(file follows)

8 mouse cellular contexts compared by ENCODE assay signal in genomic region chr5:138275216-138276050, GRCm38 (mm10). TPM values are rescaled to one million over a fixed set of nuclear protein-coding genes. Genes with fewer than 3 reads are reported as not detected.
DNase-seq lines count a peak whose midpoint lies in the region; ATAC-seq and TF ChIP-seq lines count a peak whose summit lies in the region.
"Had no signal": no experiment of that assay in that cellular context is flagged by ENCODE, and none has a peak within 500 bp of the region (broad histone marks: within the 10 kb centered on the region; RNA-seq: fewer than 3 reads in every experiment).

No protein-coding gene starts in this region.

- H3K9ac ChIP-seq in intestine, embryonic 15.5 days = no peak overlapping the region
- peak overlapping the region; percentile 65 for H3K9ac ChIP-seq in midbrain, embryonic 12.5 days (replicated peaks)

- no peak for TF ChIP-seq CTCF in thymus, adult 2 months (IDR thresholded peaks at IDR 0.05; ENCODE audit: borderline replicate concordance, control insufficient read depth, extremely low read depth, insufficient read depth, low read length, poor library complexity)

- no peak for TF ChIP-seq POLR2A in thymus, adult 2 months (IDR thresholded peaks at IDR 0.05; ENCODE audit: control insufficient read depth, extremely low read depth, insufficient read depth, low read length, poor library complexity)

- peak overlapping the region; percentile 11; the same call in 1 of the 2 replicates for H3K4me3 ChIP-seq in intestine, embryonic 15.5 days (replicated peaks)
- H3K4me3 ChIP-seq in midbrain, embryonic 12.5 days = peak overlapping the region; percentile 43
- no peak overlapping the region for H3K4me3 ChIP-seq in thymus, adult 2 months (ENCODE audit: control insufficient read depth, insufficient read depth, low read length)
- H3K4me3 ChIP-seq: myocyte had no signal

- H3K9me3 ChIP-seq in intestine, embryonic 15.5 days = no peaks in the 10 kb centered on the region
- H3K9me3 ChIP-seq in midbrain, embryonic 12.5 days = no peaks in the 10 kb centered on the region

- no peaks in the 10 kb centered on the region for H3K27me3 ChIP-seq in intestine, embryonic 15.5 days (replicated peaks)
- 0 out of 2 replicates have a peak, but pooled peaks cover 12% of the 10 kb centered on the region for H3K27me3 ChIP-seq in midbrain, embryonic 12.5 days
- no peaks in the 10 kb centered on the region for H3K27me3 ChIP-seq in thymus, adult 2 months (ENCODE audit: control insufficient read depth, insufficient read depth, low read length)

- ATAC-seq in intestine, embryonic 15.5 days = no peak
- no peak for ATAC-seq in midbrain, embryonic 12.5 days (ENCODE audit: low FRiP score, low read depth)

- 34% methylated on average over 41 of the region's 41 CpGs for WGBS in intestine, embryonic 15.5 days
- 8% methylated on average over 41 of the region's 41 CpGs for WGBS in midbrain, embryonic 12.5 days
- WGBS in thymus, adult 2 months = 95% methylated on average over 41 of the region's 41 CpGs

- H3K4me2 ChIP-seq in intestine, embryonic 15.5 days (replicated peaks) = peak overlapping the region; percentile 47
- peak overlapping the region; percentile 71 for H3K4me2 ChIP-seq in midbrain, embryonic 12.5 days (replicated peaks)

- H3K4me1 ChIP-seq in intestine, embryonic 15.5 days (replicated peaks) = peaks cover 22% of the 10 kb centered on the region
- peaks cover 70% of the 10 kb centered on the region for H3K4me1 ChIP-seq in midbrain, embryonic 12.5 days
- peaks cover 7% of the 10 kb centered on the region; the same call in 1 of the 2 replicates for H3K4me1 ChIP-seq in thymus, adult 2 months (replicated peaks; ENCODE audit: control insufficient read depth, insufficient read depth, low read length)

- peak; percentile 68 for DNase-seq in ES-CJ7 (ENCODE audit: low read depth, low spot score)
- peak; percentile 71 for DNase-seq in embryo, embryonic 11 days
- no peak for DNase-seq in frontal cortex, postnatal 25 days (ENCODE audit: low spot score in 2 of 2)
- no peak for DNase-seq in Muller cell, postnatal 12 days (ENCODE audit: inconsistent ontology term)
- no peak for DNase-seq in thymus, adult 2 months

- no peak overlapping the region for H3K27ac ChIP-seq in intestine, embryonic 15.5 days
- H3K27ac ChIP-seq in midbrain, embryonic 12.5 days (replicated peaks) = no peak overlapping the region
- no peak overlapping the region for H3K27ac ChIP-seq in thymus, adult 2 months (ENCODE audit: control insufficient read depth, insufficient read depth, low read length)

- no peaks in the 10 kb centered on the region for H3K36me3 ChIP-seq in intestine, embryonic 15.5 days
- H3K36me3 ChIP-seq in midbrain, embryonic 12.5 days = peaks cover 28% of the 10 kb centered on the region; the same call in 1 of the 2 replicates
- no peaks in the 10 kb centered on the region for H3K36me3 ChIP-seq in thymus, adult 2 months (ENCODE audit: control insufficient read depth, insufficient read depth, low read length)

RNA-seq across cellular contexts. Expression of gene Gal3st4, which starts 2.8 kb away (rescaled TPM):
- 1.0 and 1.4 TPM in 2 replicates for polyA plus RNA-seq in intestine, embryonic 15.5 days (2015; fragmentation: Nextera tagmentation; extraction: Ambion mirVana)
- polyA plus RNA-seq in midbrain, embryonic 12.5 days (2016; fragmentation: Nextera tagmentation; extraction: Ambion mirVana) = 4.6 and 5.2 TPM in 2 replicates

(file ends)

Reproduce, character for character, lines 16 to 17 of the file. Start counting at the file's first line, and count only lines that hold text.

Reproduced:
- 0 out of 2 replicates have a peak, but pooled peaks cover 12% of the 10 kb centered on the region for H3K27me3 ChIP-seq in midbrain, embryonic 12.5 days
- no peaks in the 10 kb centered on the region for H3K27me3 ChIP-seq in thymus, adult 2 months (ENCODE audit: control insufficient read depth, insufficient read depth, low read length)